AstraZeneca 'Must Link Pay To New Targets'
AstraZeneca should link future executive pay to the price that its board signalled it would be willing to sell the company for, a leading shareholder has told it in a move which intensifies the pressure on it to justify the rejection of a string of takeover bids.
Sky News has learnt that in a letter sent to the British pharmaceuticals group last week, Legal & General Investment Management (LGIM) said long-term share awards should pay out in full only if AstraZeneca's share price reaches £58.85.
That was the level at which the company has said it would be willing to discuss a takeover by Pfizer, its US rival.
Last weekend, Pfizer offered £55-a-share for AstraZeneca, valuing it at £69bn, which was rejected by its prospective merger partner.
It emerged on Wednesday that LGIM was among AstraZeneca shareholders which were disappointed by the decision to spurn Pfizer's offer, which is expected to lapse on Monday when a deadline expires for it to lodge a formal bid.
Sources said that LGIM, which owns approximately 3.5% of AstraZeneca and is its sixth-largest investor, had also called for executives' pay to be linked to a $45bn (£26.7bn) revenue forecast which was outlined by the drugs-maker's chief executive, Pascal Soriot, as part of its defence against Pfizer's approach.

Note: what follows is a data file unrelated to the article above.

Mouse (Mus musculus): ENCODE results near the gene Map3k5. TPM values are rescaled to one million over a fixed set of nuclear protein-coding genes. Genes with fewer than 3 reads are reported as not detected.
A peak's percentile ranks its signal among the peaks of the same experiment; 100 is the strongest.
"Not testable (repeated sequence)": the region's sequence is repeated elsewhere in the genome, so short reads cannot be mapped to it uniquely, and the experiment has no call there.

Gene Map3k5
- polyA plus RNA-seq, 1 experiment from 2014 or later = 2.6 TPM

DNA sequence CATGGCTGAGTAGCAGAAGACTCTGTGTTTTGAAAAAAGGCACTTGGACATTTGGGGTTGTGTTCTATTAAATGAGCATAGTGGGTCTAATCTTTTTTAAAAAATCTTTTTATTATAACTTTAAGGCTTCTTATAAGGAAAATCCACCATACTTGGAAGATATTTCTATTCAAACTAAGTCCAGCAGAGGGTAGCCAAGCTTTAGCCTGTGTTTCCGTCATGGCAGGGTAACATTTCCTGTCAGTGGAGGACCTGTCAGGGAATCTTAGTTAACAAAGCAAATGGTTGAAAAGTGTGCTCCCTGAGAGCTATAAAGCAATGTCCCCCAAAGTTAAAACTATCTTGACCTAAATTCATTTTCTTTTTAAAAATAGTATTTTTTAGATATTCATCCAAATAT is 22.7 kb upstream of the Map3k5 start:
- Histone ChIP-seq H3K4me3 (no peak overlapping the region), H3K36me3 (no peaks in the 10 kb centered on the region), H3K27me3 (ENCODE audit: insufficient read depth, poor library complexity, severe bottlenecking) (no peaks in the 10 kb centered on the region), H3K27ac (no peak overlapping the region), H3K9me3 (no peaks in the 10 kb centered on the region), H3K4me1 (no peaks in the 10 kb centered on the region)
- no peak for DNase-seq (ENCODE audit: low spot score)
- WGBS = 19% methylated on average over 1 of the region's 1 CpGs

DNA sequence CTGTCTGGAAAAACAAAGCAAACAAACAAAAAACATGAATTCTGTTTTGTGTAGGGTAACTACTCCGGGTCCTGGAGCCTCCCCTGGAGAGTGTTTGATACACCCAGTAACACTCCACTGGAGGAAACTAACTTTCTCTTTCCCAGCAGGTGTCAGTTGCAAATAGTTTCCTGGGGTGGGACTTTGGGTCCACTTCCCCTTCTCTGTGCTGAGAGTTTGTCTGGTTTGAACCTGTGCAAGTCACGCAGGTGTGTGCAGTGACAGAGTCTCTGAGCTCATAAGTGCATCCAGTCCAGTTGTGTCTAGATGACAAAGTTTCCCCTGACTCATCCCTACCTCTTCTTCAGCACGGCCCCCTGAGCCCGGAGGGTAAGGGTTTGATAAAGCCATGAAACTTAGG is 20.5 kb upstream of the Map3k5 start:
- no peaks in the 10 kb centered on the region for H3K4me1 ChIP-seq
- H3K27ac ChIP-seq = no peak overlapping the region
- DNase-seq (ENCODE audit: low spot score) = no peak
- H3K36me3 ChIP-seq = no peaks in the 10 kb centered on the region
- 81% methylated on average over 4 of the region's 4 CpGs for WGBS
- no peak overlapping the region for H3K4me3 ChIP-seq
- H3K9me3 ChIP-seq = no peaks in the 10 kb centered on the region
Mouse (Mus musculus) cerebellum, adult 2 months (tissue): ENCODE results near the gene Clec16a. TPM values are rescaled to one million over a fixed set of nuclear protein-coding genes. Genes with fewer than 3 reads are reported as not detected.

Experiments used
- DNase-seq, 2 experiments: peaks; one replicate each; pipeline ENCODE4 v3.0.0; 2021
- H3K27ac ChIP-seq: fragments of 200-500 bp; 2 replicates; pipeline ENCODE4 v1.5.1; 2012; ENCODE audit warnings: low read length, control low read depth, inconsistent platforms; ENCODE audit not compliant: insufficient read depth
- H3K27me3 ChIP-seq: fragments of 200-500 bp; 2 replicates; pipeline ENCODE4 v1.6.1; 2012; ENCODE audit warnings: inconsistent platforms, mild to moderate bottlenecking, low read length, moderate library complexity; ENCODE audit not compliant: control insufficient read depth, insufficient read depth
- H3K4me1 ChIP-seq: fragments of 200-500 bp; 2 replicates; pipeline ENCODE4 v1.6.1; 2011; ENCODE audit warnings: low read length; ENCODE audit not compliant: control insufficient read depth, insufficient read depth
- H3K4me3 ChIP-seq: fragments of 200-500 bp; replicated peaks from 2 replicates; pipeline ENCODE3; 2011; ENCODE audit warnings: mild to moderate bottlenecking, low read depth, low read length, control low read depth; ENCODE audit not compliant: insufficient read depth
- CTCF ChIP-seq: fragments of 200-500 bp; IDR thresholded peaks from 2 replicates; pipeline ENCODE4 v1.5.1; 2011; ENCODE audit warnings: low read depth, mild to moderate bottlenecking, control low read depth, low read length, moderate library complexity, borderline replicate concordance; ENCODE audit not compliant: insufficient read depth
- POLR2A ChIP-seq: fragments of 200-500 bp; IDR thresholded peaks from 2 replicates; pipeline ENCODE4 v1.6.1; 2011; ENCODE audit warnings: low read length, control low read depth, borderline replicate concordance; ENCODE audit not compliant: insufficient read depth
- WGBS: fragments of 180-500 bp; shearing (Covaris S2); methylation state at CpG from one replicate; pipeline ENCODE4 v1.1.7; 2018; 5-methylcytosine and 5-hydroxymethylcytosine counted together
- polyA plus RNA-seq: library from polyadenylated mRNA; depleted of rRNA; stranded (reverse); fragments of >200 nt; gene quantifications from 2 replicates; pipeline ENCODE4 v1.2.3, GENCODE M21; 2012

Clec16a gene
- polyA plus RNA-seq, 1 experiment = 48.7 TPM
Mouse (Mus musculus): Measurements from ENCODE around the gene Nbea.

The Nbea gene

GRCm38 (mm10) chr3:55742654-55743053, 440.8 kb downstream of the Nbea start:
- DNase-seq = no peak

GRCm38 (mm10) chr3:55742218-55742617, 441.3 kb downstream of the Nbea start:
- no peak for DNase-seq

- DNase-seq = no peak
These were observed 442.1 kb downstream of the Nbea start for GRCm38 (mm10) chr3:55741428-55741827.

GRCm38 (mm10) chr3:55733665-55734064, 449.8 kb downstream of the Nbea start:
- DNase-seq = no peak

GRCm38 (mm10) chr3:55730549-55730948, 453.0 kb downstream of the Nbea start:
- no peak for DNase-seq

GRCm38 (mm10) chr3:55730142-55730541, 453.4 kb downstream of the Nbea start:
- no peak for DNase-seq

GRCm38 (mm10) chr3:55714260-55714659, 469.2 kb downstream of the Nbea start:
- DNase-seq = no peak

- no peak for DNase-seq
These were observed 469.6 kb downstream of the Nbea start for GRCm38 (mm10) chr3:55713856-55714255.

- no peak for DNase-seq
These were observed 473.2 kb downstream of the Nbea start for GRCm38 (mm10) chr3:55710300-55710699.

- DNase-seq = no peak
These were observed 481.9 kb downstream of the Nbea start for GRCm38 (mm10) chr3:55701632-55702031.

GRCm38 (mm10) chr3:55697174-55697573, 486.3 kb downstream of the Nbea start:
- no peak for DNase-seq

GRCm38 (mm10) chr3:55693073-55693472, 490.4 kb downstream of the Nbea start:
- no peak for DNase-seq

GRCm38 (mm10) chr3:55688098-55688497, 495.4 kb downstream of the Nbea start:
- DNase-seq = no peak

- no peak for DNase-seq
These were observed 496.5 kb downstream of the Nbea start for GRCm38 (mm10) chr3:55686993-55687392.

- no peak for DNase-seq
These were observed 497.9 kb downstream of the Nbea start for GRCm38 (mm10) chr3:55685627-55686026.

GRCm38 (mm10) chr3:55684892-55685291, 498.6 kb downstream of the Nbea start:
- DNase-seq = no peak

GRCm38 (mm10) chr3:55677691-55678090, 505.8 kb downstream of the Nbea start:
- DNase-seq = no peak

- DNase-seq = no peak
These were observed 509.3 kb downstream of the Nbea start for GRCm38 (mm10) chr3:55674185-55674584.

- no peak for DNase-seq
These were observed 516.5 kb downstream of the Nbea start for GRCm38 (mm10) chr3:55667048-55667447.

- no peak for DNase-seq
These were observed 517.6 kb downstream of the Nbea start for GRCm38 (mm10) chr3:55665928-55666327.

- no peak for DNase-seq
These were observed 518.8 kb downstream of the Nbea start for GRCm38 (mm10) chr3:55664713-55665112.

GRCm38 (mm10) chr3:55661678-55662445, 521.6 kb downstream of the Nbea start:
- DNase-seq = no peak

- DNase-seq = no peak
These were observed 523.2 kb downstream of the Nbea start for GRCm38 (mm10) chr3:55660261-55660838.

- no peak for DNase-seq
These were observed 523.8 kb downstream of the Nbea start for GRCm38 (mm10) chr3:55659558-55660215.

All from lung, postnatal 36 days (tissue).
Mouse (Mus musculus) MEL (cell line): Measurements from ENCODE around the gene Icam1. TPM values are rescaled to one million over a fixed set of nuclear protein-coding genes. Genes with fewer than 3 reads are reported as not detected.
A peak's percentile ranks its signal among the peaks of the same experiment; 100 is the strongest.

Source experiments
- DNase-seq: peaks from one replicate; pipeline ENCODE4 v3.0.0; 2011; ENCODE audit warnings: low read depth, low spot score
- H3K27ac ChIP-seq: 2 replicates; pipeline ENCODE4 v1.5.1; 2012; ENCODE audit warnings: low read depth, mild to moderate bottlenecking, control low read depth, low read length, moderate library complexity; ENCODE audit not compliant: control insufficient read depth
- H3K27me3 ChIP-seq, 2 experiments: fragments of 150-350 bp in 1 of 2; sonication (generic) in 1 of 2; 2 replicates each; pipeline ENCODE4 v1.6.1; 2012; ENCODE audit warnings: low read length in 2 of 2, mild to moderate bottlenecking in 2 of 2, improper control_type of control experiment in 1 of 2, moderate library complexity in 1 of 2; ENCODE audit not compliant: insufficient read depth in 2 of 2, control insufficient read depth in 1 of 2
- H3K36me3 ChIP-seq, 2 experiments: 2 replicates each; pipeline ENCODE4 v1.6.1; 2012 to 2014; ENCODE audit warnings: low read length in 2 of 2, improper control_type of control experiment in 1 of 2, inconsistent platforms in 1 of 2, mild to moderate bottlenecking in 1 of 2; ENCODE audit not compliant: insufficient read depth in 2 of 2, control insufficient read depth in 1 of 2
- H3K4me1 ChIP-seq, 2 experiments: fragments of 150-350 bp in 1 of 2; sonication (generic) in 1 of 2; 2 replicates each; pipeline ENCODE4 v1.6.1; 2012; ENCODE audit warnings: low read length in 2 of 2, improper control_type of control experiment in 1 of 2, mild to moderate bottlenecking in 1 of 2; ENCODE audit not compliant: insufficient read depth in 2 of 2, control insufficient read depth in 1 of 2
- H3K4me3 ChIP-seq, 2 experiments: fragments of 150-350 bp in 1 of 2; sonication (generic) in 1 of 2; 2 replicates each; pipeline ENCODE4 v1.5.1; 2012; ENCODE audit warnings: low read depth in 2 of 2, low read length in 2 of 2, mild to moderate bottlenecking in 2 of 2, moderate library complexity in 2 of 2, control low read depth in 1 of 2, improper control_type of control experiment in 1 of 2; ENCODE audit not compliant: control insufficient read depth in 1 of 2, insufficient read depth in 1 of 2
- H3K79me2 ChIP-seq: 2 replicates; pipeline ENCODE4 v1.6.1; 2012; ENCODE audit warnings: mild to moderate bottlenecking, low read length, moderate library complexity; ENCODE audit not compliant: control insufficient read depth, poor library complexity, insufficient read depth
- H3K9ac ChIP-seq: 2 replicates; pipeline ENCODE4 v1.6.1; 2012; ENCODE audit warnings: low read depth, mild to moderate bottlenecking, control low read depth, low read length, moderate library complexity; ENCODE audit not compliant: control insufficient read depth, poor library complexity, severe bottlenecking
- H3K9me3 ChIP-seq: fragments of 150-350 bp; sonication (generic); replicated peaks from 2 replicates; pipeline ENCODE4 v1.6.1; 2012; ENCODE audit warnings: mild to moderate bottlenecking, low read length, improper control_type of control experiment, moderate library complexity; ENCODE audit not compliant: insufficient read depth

LGIM's demand goes further than those of other AstraZeneca shareholders, a number of which have called for pay to be partly-determined by the shares hitting £55, the level of the most recent Pfizer offer.
"If the remuneration committee of AstraZeneca - and, indeed, any company rejecting an offer in favour of long-term independence - was to recalibrate any current and future incentives to vest only at the level of the spurned takeover, it would provide comfort to shareholders that if things do not play out as the management envisage, the executives have shared in the pain felt by shareholders at the lost opportunity," Richard Buxton, head of UK equities at Old Mutual Global Investors, wrote in a letter to the Financial Times.
AstraZeneca investors are divided about the board's handling of the bid, with its shares closing on Friday at £43.28.
Last week, Schroders issued a statement criticising the actions of both companies, while Sky News revealed that BlackRock, AstraZeneca's biggest shareholder, wants it to invite Pfizer to reopen merger talks.
Those which have backed the board's stance that AstraZeneca would be stronger as a standalone business include Fidelity Investments, M&G Investments and Woodford Investment Management.
Under rules supervised by the City takeover watchdog, Pfizer will be prohibited from making a further offer for AstraZeneca for six months if it abandons its interest. It has said it will not make a hostile bid by going directly to AstraZeneca's shareholders.
However, the British group, which will set out further details of its cancer drug pipeline at a key industry conference in the US this week, could approach Pfizer to enter talks in three months' time.
Pfizer's interest in AstraZeneca has sparked a row in Westminster about the US company's track record in research and development.
LGIM, AstraZeneca and Pfizer all declined to comment.